Runners put their legs to greater use than most people in their daily lives. As a result, they are more susceptible to various pains caused by a variety of factors.
Inner knee pain and heel pain are types of these conditions. It can occur even when you are not running, and it is commonly referred to as medial knee pain or runner's knee in its more generalized form.
The knee comprises ligaments, muscles, nerves, and bones, all of which work together to allow it to perform its mobility and stability functions. As a result, it can support the body weight while also bending to accommodate locomotion.
The knee is made up of structures that connect the femur to the tibia, and these structures are protected by the knee cap (patella). The tibia is joined to the smaller bone fibula, forming the knee joint.
The joining of these knee bones forms the knee joint by ligaments. These are:
Tendons attach muscles to bones, and cartilages cushion the impact of the femur and tibia on each other. The medial and lateral menisci are the names of these two cartilages.
The bursae in the knees are fluid-filled sacs that aid in the smooth movement of the knee.
Knee pain can result from injury or inflammation to the knee joint or its associated structures. On the other hand, inner knee pain can be caused by various factors, some of which co-occur as the trigger or the cause.
Some of them are as follows:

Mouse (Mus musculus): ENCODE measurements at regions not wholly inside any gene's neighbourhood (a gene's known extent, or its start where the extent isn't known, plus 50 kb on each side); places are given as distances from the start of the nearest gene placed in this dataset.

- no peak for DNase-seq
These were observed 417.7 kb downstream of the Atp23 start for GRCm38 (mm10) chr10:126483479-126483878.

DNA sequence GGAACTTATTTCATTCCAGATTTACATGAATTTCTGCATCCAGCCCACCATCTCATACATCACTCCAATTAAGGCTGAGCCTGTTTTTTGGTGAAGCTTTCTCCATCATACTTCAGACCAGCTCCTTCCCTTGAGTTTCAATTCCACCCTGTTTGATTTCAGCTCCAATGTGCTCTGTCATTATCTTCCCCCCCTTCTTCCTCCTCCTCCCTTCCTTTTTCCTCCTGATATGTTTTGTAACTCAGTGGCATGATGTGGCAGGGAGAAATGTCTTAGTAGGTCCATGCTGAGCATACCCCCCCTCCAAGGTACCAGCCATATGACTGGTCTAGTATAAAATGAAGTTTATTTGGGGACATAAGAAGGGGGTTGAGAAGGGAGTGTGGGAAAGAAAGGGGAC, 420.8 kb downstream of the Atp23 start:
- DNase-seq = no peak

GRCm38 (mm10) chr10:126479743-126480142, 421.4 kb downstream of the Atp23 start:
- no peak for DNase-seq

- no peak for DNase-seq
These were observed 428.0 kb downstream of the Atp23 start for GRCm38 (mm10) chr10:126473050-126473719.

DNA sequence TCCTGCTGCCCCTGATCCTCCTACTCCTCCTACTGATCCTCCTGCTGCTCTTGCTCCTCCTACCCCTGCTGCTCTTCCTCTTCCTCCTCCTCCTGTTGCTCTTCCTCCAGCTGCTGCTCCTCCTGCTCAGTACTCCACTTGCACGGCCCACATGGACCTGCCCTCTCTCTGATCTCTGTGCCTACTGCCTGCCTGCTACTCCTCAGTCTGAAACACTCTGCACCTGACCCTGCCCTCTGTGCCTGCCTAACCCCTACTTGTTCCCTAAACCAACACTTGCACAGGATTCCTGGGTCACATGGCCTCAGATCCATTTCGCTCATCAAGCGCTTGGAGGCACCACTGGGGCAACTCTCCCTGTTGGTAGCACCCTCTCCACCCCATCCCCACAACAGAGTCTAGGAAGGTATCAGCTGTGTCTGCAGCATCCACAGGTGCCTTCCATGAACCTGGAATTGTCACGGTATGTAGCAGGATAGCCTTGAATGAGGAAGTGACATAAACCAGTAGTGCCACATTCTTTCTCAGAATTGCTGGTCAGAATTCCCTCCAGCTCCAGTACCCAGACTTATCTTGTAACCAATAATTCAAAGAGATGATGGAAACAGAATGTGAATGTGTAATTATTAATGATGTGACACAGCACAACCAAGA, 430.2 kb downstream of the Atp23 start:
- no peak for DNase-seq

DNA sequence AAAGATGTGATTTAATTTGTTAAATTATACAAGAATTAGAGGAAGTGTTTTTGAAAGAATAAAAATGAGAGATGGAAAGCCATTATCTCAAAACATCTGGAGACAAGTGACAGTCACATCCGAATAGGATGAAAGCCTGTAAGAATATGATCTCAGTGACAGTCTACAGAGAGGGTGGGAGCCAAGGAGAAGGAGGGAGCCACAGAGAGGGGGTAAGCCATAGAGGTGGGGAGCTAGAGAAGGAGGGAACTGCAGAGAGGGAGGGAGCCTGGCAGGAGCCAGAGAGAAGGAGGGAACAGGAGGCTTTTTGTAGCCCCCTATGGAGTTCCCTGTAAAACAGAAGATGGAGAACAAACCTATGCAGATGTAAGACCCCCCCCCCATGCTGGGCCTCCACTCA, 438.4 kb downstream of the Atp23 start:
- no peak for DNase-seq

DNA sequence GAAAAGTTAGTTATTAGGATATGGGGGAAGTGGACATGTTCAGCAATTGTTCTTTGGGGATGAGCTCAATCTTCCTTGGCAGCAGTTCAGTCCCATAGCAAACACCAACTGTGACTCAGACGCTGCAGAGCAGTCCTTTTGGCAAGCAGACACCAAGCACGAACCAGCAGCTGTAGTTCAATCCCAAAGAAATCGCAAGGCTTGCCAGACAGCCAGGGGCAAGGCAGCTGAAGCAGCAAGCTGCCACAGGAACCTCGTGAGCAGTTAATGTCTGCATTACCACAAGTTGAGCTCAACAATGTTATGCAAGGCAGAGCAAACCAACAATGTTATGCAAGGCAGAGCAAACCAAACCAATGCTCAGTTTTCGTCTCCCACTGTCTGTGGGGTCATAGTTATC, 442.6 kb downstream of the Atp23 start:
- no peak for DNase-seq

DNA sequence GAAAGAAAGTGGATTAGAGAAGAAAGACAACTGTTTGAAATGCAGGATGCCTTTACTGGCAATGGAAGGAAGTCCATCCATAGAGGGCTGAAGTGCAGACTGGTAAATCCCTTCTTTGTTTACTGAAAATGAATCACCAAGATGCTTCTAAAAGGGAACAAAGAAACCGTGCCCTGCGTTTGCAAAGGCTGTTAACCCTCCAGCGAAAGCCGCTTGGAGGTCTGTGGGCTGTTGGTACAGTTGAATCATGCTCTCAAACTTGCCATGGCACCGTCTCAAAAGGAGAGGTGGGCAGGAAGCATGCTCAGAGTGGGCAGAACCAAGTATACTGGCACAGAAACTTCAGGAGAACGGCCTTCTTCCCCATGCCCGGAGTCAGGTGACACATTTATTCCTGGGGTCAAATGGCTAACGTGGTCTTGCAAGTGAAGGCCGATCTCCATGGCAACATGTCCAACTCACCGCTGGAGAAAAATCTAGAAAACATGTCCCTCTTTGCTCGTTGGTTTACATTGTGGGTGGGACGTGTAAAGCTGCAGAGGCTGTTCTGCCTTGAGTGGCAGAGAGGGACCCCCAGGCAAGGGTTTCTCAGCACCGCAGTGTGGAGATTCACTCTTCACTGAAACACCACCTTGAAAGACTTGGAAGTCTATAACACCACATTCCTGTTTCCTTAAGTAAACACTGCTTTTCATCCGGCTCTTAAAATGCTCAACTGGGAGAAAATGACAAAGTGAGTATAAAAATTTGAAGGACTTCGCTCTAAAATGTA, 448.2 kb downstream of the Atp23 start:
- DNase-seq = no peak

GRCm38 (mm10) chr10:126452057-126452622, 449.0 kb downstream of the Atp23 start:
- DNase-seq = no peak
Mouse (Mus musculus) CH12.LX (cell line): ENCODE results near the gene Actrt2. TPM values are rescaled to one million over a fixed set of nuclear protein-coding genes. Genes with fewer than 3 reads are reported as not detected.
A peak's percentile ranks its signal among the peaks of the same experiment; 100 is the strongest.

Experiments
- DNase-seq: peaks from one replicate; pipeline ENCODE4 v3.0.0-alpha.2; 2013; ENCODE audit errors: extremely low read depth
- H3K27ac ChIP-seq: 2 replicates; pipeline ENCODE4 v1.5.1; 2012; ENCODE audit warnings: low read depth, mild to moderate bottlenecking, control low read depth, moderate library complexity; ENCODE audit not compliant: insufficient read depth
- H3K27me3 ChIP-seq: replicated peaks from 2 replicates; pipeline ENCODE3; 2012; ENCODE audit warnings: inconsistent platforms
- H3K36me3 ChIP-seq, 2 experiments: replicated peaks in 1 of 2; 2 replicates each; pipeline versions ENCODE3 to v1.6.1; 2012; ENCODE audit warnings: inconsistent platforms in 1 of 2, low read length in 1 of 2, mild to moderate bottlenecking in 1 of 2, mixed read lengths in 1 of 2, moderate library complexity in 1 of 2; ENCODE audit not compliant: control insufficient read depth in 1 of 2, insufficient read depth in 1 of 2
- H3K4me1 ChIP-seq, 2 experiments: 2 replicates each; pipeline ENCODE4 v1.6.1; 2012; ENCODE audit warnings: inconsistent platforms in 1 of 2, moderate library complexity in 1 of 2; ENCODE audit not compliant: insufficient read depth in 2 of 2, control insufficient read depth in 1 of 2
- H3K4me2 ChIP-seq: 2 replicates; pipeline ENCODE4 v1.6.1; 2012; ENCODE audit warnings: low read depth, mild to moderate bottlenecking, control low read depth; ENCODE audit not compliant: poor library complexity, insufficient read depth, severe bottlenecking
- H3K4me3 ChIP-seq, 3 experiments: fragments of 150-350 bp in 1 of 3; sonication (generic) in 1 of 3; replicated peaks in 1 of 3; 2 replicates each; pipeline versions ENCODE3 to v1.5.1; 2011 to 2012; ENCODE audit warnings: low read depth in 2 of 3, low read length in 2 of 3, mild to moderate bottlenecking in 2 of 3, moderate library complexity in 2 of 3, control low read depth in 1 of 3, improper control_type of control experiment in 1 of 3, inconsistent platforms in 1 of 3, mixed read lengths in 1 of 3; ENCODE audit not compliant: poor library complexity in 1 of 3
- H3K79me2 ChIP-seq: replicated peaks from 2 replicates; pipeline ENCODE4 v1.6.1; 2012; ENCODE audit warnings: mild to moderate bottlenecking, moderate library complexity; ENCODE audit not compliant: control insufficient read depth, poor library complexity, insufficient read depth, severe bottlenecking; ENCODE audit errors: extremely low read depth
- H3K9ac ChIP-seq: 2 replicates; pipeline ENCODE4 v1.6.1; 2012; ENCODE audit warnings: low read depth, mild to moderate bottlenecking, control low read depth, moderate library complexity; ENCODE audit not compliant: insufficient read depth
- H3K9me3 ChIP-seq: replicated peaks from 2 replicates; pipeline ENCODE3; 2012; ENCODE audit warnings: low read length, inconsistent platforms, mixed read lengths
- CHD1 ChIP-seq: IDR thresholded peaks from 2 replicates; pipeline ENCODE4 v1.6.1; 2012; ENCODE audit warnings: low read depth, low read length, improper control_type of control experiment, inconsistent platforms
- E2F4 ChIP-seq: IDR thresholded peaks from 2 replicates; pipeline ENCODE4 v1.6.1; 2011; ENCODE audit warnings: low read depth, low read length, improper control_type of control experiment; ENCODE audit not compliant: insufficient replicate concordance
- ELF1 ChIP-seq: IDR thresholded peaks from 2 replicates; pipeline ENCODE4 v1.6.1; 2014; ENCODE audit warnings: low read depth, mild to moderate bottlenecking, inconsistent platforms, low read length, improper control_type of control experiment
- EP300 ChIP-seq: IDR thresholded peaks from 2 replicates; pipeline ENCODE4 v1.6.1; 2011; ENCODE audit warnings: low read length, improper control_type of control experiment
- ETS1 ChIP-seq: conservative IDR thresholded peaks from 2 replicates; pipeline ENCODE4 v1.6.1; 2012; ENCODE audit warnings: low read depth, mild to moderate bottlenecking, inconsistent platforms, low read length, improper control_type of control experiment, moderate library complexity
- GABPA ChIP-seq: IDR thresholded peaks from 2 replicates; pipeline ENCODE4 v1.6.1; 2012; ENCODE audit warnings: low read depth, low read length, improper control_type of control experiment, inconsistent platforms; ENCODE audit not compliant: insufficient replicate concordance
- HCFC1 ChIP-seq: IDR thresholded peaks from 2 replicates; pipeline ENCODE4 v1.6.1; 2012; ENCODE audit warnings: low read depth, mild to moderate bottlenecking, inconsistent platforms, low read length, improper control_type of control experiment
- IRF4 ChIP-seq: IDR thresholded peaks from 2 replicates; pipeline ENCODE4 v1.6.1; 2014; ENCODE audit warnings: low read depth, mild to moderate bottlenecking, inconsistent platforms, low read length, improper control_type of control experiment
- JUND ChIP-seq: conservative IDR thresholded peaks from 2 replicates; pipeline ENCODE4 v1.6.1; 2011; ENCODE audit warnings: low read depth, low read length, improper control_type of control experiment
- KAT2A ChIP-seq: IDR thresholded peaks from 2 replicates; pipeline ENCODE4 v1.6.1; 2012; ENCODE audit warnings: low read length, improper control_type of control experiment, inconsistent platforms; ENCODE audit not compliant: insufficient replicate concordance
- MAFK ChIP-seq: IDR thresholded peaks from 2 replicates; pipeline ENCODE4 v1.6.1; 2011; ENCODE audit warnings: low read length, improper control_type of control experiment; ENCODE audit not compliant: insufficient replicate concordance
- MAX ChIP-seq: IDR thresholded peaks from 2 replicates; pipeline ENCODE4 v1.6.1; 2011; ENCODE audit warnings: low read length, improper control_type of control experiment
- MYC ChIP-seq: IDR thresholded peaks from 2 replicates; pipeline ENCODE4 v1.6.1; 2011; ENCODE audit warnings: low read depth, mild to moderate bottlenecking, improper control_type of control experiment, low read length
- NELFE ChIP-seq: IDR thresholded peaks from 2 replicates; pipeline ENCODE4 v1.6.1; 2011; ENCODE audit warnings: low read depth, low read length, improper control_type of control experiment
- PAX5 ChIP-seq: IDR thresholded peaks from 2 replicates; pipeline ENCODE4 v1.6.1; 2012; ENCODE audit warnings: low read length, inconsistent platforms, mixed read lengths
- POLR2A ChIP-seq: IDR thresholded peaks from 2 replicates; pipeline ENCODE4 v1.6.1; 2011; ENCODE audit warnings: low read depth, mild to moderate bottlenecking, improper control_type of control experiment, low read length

The medial collateral ligament is located in the inner knee and is one of the many ligaments that make up the knee. The inward buckling or bending of the knee causes the ligament to stretch and strain, which results in pain.
When you move, you will hear popping sounds. It is temporary and will go away on its own.
This is not likely to be the source of discomfort because, for this to occur, you would have to be involved in a severe injury, such as a knee twisting accident. If the pain occurs due to daily running, it is possible that running is not the source of the pain.
Inflammation or injury to the bursae can occur due to repetitive motions of the knee, resulting in knee pain. Bursitis is caused by excessive use of the knee without adequate rest or too much strain on a rested knee.
They relieve pressure between the knee's structures while reducing friction between them. Inner knee pain can occur below the inner side of the knee joint, resulting in pain underneath the inner side of the knee joint.
Runners' bursitis of the knee, which occurs when the bursae in the knee are overworked, can be a usual source of knee pain and can severely restrict mobility. Because the pain occurs during knee movement, it may occur even when the patient is resting.
In the pes anserine bursa, located below the knee joint on the inner part of the knee, runners experience pain and inflammation due to their exercises.
This is a nerve that runs along the inner part of the knee on the outside of the leg. Because the pain is localized to the nerve, it may not manifest itself in the form of physical symptoms such as swelling.
The pain is usually spread out along the nerve, irritating the hip and leg regions as a result. Acute pain in the medial part of the knee is caused by compression of the saphenous nerve, located along the thigh bone.
The saphenous nerve's primary function is to detect temperature, touch, pain, and other sensory functions. Because it is located deep within the leg, injuries are infrequent.
A pinched nerve or a traumatic injury to the leg may be the source of the discomfort.
The meniscus is the padding between the knees that helps distribute the weight from the upper leg to the lower leg as it passes through the knee joint. Injuries or wear and tear of the meniscus can result in pain if the meniscus is damaged or worn away over time.